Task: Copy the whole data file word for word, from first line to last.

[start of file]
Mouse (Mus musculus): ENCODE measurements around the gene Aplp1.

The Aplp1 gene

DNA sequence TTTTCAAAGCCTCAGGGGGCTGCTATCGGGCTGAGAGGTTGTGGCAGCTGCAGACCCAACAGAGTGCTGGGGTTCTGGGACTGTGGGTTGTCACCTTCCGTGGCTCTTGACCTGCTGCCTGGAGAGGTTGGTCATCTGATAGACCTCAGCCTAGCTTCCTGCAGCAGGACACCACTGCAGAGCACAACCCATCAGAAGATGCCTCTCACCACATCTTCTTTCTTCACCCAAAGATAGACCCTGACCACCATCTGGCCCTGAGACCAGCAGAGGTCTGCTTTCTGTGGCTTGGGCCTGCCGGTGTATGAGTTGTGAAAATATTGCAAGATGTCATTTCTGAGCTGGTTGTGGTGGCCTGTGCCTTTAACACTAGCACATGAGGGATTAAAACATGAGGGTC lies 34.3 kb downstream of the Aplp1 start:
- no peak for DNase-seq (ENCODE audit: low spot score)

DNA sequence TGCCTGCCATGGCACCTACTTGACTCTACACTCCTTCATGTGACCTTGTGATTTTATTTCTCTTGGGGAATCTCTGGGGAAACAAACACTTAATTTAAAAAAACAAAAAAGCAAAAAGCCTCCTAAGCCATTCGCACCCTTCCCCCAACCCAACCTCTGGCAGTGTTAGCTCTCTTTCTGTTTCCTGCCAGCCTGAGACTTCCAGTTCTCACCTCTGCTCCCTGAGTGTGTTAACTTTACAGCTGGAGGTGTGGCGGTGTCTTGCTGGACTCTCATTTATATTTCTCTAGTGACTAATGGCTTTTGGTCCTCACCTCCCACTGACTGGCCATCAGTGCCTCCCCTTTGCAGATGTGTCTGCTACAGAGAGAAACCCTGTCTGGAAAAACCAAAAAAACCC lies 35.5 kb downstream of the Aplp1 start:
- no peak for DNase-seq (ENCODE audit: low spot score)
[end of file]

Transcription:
Mouse (Mus musculus): ENCODE measurements around the gene Aplp1.

The Aplp1 gene

DNA sequence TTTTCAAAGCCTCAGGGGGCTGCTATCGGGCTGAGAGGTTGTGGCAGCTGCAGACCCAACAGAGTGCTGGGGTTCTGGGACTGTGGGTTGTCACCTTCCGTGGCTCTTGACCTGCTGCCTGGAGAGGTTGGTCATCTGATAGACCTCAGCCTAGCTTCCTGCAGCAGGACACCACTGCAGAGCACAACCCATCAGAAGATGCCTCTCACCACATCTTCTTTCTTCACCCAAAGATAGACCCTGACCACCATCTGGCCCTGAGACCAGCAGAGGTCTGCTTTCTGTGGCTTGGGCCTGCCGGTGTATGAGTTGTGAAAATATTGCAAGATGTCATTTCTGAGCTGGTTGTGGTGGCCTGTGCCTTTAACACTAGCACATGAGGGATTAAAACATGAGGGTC lies 34.3 kb downstream of the Aplp1 start:
- no peak for DNase-seq (ENCODE audit: low spot score)

DNA sequence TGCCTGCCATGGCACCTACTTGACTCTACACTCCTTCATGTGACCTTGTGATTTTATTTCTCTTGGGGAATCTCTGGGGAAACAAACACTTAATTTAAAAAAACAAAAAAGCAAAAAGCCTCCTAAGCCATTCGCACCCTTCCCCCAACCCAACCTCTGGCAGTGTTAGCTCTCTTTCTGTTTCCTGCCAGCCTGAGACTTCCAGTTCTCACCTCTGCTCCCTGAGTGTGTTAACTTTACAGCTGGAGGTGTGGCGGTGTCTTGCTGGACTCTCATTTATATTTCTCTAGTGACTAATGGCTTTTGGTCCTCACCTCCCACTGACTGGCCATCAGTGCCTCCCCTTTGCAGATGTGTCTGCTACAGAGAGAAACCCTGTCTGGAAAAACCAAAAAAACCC lies 35.5 kb downstream of the Aplp1 start:
- no peak for DNase-seq (ENCODE audit: low spot score)